A: I’ll never forget that day. I had been harassed in various ways for months. On this day it was probably around five o’clock in the afternoon. The unit director, Dexter Dore, came in holding my coffee cup. We had a policy of no food or drink allowed at the nursing station. My coffee cup had been in the break room the entire day. I told him the cup was clean and empty and sitting by my things for when it was time to go. He repeated, “yeh, clean and empty.” He held it over the garbage can.
I asked him, “Please, do not throw my personal belongings into the garbage.” Right in front of me, he dropped it into the garbage can as he said: “You know the rules.” I said, “You have no right to throw my personal belongs away.” I stepped forward and picked my cup out.
He approached me with his index finger coming within inches of my face, intimidating me. He stated, “No cups allowed.” He snapped his fingers inches from my face and said, “Get to my office.” I backed up. I said, “I’m feeling very threatened right now. You need to back away from me.” Then I went to the computer to fill out an incident report.
I was still writing the incident report when he came back with the nursing supervisor. He had only been in his position for a few months and I didn’t really know him or what he might do to me. I was frightened.
I put my cell phone up on the computer to record what would happen and the nursing supervisor saw it and said to the Director: “Don’t say anything else. She’s recording.”
They both left.
911 Call To Local Police
I finished my incident report and submitted it online. I then gave the charge nurse my patient reports so I could be relieved. I then called 911. I was genuinely afraid. Police officers arrived promptly. I was escorted to my car. That was February 22, 2017.
Westside HR Acknowledged Director’s Actions Were Inappropriate
After my incident report was reviewed by HR, I met with two HR staffers. They acknowledged that the Director’s actions with the coffee cup were inappropriate. Even so, after that meeting, when he walked past me the Director would growl and grunt, making noises to annoy me. I assumed he was trying to get me to quit.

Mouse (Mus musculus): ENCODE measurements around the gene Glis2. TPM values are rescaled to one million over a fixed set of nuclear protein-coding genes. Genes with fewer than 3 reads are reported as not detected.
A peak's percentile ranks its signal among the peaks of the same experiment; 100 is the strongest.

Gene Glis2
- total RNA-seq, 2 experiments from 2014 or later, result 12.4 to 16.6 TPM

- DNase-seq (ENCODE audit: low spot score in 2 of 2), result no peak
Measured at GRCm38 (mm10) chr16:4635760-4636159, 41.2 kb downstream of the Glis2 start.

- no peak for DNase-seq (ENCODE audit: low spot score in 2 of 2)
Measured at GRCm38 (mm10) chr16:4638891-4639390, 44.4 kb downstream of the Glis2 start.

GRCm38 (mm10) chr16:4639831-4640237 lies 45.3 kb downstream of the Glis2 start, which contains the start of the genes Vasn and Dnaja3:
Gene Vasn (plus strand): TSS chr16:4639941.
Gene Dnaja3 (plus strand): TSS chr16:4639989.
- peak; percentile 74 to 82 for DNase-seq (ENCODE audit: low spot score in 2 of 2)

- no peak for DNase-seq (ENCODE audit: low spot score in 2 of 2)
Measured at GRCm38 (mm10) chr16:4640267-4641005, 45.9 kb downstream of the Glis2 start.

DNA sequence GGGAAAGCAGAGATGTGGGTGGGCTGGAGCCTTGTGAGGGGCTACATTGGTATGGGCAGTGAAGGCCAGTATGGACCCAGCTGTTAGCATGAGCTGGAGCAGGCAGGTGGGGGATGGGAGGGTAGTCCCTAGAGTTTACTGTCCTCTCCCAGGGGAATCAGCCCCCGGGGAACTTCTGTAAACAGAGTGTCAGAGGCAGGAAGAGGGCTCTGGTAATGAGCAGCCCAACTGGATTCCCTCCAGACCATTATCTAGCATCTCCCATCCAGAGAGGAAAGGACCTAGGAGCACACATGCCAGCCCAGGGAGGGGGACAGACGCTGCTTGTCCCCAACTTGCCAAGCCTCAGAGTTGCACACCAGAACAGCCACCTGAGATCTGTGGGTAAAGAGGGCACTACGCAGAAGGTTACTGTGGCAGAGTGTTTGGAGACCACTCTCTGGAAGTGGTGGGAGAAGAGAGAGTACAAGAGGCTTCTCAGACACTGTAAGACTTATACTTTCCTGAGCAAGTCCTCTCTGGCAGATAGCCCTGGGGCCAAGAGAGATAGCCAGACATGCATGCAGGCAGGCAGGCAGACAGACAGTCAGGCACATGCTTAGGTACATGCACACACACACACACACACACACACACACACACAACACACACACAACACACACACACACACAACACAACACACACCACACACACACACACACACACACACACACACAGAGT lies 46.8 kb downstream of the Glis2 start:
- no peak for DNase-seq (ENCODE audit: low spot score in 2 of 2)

Florida House Member, Barbara Watson, Campaigns For A New Bill: “Florida Hospital Patient Protection Act” (HB231)
During the same period when Nurse Griffin was harassed while advocating for patient safety at Westside Regional, Florida House member Barbara Watson was attempting to advance a bill that addressed some of the same issues. (More details on Florida Hospital Patient Protection Act.)
View a draft of the Florida Hospital Patient Protection Act.
Nurse Griffin’s Termination
Four months after the threatening incident, on the morning of May 24, 2017, Nurse Griffin sent an email to her unit’s Director Dexter Dore. Among other issues, she described her caseload at that time: “… I have been assigned 2 patients. 1 has a transfer order. While it may look as though the care I am providing would allow for an additional assignment, I believe that it would be unsafe. The patient in room 18 is a post-open-heart patient receiving diuretics and needing to get up to the toilet frequently. Without my answering her call light when she rings she may urinate on herself or attempt to get up on her own and fall with all the cables attached to her. My other patient, as you heard in rounds this morning, constantly screams for help.”
Director Arrives On Unit, Nurse Griffin Required To Accept Three Patients
Later that same day, around 5 PM, Mr. Dore came to the unit. Ms. Griffin was instructed to take a third patient. Again, she refused. Another nurse said she needed to take 1 hour to arrange to have her second patient moved to a step-down unit. After that arrangement was concluded the other nurse said she could take the patient that Ms. Griffin was ordered to accept as her third patient.
The unit’s Director said that since Ms. Griffin was on a list she was required to take a third patient (even though the other nurse would have only 1 patient).
The hospital moved quickly. Julie Griffin was immediately put on administrative leave. Two weeks later she was terminated.
The Bottom Line
Q: What’s your take-home message for nurses?